California Travel Guide
It’s nearly impossible to run out of things to do in California. The state has so much going on, from its bustling urban centers -- most notably Los Angeles (which includes all the razzle-dazzle of Hollywood) and San Francisco (where tourists can visit Silicon Valley, widely considered the innovation epicenter of America) – to its rustic, rugged, sprawling national parks.
Nature-lovers wondering what to do in California have an extensive list of available options at their disposable. From skiing in Lake Tahoe, to surfing in Santa Barbara, to hiking in Yosemite, to touring Napa Valley, the option of outdoor things to do in California is truly endless.
Foodies should also rejoice: Anyone wondering what to do in California need look no farther than the state’s incredibly diverse, eclectic, authentic, adventurous, ambitious, and downright delicious culinary scene. From five-star, Michelin-reviewed establishments to corner delis, food carts and fast food joints, the golden state truly has something for every palate.
Mani Niall works the ovens at the light-filled Sweet Bar Bakery. Our pick: the pumpkin-ginger cupcakes with salted caramel. BART stop: 19th Street/Uptown Oakland
The shelves of this petite, independent book boutique are crammed to bursting with travel volumes covering every global destination imaginable, including an array of guidebooks along with travel literature from essay collections to poetry.
A few blocks inland from the Embarcadero, this historic district was once the rowdy Gold Rush–era waterfront. Now the mid-19th-century buildings hold genteel antiques dealers, art galleries, Thomas E.
This historic neighborhood theatre offers one of the best movie-going experiences in town.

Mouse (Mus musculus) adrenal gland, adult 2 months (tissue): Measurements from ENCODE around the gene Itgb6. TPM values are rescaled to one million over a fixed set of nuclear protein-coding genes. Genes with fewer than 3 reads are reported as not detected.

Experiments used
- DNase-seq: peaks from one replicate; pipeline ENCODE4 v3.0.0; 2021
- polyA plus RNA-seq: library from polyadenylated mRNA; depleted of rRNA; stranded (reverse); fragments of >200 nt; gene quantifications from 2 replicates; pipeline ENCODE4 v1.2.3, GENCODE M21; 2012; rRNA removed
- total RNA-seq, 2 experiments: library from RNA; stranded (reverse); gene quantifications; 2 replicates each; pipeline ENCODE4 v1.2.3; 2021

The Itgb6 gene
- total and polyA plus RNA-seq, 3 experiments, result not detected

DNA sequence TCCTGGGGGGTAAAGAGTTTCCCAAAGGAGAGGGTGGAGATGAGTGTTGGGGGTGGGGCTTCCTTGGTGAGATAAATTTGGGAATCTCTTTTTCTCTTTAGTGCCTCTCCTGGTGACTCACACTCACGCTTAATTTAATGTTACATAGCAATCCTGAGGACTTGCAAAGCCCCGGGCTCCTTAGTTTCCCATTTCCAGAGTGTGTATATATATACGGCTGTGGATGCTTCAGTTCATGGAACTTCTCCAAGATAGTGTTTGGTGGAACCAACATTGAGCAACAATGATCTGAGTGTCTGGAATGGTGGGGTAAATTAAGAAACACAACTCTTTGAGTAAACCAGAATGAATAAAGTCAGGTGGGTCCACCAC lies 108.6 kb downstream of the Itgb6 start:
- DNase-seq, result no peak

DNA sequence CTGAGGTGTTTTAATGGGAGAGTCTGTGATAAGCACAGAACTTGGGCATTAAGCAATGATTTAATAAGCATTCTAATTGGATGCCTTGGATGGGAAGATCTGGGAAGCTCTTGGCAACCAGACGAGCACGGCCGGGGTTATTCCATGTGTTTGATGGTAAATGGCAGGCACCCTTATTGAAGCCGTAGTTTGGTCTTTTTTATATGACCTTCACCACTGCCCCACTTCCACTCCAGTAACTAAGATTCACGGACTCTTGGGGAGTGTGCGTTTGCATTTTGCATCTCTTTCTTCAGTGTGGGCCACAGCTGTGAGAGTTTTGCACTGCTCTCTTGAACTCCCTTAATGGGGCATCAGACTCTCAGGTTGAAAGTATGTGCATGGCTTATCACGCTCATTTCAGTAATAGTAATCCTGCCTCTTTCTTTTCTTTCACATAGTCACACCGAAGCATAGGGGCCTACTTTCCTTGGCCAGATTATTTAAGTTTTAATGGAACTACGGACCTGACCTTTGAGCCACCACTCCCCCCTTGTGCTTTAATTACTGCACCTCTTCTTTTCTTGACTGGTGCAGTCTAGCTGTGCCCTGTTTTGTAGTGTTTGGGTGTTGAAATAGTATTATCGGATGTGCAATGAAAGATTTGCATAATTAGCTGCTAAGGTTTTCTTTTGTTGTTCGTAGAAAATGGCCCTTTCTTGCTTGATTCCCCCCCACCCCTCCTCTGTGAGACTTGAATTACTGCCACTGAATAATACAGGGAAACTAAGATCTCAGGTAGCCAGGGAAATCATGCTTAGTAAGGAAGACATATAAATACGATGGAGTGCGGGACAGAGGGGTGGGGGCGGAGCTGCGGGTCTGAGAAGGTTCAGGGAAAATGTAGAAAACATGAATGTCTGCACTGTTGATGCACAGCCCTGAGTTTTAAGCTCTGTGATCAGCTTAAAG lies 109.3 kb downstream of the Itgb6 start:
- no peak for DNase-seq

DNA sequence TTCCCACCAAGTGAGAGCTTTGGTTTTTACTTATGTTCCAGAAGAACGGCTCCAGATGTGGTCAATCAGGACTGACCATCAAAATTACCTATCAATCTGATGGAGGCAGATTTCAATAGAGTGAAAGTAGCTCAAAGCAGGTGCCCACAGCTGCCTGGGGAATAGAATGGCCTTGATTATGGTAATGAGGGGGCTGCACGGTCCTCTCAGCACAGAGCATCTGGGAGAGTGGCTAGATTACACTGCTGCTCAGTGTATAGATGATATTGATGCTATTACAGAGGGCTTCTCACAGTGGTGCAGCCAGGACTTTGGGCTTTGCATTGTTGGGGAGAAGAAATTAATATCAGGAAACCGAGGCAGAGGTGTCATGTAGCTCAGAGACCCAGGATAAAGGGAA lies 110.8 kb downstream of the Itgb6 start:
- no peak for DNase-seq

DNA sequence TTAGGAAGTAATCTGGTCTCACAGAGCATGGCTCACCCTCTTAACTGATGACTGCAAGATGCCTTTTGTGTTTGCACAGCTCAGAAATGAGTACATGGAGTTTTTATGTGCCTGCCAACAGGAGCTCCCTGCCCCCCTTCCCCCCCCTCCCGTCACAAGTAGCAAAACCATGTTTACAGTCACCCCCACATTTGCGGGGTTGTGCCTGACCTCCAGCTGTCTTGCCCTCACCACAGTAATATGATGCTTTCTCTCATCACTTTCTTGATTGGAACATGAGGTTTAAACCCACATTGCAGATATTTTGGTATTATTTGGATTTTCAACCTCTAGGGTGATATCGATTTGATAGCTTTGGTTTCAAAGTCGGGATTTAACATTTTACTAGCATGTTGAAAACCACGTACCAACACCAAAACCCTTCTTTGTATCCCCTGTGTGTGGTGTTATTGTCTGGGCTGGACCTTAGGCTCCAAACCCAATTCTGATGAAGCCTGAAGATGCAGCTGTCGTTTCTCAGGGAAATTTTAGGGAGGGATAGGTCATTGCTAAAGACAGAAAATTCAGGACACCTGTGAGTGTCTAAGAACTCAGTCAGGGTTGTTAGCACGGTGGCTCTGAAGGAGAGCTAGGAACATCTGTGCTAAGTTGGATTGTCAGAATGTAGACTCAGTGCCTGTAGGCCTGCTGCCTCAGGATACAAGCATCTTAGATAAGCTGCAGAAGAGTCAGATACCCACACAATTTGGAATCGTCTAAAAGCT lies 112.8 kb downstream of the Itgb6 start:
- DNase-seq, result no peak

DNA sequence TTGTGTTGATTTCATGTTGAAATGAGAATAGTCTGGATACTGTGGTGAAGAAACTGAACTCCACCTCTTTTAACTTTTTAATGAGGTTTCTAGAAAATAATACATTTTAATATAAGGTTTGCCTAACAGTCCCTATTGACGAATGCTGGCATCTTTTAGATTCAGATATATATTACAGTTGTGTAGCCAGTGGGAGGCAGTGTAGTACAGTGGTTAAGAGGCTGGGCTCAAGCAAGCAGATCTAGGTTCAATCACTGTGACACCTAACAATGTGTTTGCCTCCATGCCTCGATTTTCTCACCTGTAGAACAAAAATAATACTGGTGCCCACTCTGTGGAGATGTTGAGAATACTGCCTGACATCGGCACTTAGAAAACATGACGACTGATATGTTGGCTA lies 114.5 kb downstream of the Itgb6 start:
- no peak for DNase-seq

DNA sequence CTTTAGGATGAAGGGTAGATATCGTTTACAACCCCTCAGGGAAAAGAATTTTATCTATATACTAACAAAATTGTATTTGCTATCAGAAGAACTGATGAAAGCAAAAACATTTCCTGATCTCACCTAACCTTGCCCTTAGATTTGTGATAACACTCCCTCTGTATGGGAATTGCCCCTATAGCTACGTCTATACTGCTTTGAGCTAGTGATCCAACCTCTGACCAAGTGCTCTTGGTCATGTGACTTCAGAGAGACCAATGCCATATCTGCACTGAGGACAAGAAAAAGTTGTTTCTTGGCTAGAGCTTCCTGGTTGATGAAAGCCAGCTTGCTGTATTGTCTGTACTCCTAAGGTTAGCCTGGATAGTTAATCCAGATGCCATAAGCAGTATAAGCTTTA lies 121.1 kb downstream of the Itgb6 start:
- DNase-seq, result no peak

This busy commercial strip teems with souvenir shops, antiques dealers, herbalists, and gawkers. You’ll find several treasures among the tat, like the bright kites at the Chinatown Kite Shop (717 Grant Ave.). Be sure to sample a moon cake at Golden Gate Bakery (1029 Grant Ave.).
Deep within Los Padres National Forest, Pfeiffer Beach is a surreal mix of purple sand, giant redwoods, sycamores, and oaks. Offshore, a smattering of sea stacks are scattered like biscuit crumbs across the ocean.
Insider favorite The Runway is an ideal spot for ladies to score some locally minded togs on a budget—they carry samples and overstock exclusively from L.A. designers at discounted prices.
Nest is a kooky but cultivated mix of precious objects. Little shoes are on display next to dragonfly plates, locally made note cards and lotions disguised as elixirs.
No beige money belts or quick-drying underwear here. Flight 001 approaches travel with a future-forward style. Their selection of brightly colored suitcases, cheeky luggage tags, and indulgent grooming products brightens up the business of getting somewhere.
The Paley Center is a repository of nearly 100 years of television and radio history that aims to examine the relationship between these art forms, as well as emerging media platforms, and society.
This atmospheric bar at the edge of the Venice Beach Boardwalk is one of the city’s oldest—it began as Menotti’s saloon in 1915 and wound up decades later as a dive bar catering to the likes of Jim Morrison. Today, under new ownership, Townhouse is reviving its vintage Prohibition-era allure.
When new owners took over this beloved independent bookstore in 2007, they added over 100 new events annually, launched a Berkeley-based lecture series, and designed a brighter and more pleasant place for books.
In 2011, the onetime Zeum morphed into a more inclusive children’s museum, now geared for kids age three to twelve. The expansion added updated technology activities, like green-screen video-making—but the 1906 carousel out front spins with old-school charm.